In the last post, I was having idle thoughts about 'assistance' in the context of circumnavigations. Most 'unassisted' circumnavigators today are supported by a small army of routers, meteorologists, motivators, sleep pattern experts, medical advisors, talk you through changing a channel on the radio experts and all the rest. Not too many true Corinthians still around but I was reminded of Les Powles who we met in Lymington 5 years ago. He's the only true Corinthian I've ever met,
the only man I've heard of in recent times who in my opinion has done it all on his own and he's done it three times in an old battered boat under extreme conditions, no radio and no intention of seeking help. He had almost no money and he did it all without telling anyone although he did write a book (great title as well - 'Two Hands Open' I think, as in surrendering to the indifference of the sea)to try to make some money for repairs. I think he was made yachtsman of the year after someone found out about the second one and he nearly died of starvation on the third. When we met him in Lymington he was planning his 4th. Daft old fart. I don't know whether he actually set off but I'm inclined to doubt it - he seemed to have lost the enthusiasm for it and I'm not surprised. But a real nice guy and a true successor to Slocum and Dumas. Buy his book if you can find it. Send him money if you can find him.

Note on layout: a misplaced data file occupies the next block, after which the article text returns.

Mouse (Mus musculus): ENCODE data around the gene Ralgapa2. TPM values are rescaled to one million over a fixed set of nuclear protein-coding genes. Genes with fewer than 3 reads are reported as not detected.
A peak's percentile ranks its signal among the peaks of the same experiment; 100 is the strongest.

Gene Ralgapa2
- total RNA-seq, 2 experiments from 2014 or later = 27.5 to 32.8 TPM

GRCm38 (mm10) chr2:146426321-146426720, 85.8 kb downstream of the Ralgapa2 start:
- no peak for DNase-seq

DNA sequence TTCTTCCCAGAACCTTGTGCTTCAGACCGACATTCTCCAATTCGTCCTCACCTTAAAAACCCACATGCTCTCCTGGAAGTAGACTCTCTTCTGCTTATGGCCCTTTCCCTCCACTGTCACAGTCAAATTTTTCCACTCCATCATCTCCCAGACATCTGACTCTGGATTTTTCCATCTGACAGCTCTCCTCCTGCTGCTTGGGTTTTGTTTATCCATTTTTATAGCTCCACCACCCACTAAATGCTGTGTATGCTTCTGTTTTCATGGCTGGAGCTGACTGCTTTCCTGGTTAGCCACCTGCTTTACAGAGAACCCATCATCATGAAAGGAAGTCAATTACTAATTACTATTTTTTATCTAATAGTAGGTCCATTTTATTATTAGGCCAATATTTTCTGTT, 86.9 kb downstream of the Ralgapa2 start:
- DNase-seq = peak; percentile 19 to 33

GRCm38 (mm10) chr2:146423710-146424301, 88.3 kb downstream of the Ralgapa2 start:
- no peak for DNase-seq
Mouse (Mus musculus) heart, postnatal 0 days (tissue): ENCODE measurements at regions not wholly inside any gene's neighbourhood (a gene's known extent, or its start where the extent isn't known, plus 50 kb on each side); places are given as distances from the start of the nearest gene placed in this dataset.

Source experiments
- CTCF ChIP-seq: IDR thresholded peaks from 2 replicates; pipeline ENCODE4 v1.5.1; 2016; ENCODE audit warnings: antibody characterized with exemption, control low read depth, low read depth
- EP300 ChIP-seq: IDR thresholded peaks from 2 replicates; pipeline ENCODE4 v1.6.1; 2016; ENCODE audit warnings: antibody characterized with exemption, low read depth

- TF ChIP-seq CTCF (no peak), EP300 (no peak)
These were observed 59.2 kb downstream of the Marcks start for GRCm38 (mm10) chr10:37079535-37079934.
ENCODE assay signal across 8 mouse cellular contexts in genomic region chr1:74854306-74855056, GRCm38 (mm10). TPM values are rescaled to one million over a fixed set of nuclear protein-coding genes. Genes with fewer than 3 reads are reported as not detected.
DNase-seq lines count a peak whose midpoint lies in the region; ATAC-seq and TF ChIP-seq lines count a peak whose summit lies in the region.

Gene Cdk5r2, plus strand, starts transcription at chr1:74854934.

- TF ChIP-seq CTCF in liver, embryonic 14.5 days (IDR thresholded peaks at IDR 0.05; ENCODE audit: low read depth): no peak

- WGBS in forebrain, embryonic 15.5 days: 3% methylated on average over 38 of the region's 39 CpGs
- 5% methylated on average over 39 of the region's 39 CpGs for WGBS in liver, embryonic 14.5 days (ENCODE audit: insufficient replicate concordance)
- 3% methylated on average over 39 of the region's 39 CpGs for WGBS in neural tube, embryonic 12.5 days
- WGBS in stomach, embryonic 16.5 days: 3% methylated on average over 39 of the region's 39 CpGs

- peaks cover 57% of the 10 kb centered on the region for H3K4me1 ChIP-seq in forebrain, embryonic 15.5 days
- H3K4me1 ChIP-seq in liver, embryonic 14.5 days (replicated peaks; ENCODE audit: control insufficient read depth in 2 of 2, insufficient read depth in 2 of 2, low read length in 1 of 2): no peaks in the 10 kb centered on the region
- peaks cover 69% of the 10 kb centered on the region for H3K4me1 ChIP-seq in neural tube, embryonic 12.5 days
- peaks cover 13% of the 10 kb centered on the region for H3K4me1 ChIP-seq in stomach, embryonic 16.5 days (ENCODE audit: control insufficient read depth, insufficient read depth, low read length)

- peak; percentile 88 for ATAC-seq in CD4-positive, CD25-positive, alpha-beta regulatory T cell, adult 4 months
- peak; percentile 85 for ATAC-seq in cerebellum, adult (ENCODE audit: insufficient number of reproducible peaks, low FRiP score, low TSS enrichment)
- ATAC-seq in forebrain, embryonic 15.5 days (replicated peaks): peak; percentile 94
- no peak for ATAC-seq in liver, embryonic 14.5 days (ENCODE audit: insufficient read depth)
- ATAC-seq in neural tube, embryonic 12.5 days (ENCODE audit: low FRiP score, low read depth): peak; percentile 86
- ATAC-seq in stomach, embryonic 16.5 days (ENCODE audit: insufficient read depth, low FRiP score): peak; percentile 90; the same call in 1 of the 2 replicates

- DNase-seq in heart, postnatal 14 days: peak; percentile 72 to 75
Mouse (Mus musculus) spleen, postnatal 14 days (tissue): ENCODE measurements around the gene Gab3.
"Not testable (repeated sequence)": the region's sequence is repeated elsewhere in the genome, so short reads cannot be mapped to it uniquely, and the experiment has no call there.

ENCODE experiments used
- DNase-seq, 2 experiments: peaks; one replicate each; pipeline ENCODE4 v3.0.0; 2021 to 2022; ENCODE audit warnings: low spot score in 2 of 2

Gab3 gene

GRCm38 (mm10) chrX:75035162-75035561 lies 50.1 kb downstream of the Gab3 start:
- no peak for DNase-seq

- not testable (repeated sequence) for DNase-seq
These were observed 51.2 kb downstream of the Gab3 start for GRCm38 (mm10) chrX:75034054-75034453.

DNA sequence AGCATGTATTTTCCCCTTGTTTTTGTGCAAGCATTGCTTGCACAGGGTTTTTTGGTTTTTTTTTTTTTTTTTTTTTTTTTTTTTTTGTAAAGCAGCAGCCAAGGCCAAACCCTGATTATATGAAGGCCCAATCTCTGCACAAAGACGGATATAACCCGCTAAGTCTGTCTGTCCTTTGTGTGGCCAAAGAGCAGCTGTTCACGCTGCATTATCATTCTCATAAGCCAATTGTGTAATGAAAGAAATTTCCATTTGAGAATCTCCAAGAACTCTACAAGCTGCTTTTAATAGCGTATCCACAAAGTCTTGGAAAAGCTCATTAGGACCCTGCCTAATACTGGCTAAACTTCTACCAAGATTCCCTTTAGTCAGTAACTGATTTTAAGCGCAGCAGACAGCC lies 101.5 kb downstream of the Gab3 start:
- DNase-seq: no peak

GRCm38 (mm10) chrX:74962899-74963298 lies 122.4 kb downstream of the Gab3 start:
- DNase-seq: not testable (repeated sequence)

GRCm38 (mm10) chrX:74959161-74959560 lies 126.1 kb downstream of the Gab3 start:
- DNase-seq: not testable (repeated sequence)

Carol G - Kerguelen has very interesting history - discovered by French explorer Kerguelen who went home and made some exaggerated claims, was sent back to finish the job, wimped out and was gaoled on return for various interesting reasons and was then freed by the revolutionary committee as a victim of the aristocracy. He was one of the lucky ones. The islands were visited by Cook a few years later, same spot as Kerguelen's ship's boat landed, then succession of expeditions including Ross and Crozier in Erebus & Terror in 1840 before joining Franklin for NW Passage disaster and whaling, coal mining attempt, sheep farming etc. Now has French scientific base and satellite tracking station. As part of the history, if you can get it, there's a book by Raymond Rallier du Baty called '15000 miles in a ketch' which is, I think, the English translation of his French original called 'Aventure sur Kerguelen' or something similar. Written in 1909ish. Long out of print. Heard about it in Cape Town and have read more in the stuff Doug sent me. The SW peninsula of Kerguelen is named after him.
Val and Jill - glad you like this stuff - makes it all worth while somehow. I hope that we will not need to call in to Freo on the way home but you will certainly know if we do - come and visit the boat. Several Berri crew members from times past live close to you. You can put comments on the blog at the end of each post but you can only send us emails via the berriilla2@gmail address and they get forwarded to us - this is to keep spammers away from our radio inbox.
Deb and Andrew - HNY to you too! Make sure you anchor that rock properly - I want to be able to find it again. The bastards allowed NZ to drift last time we were over there and we had to start a square search. The secret was to listen for sheep bleating in the night.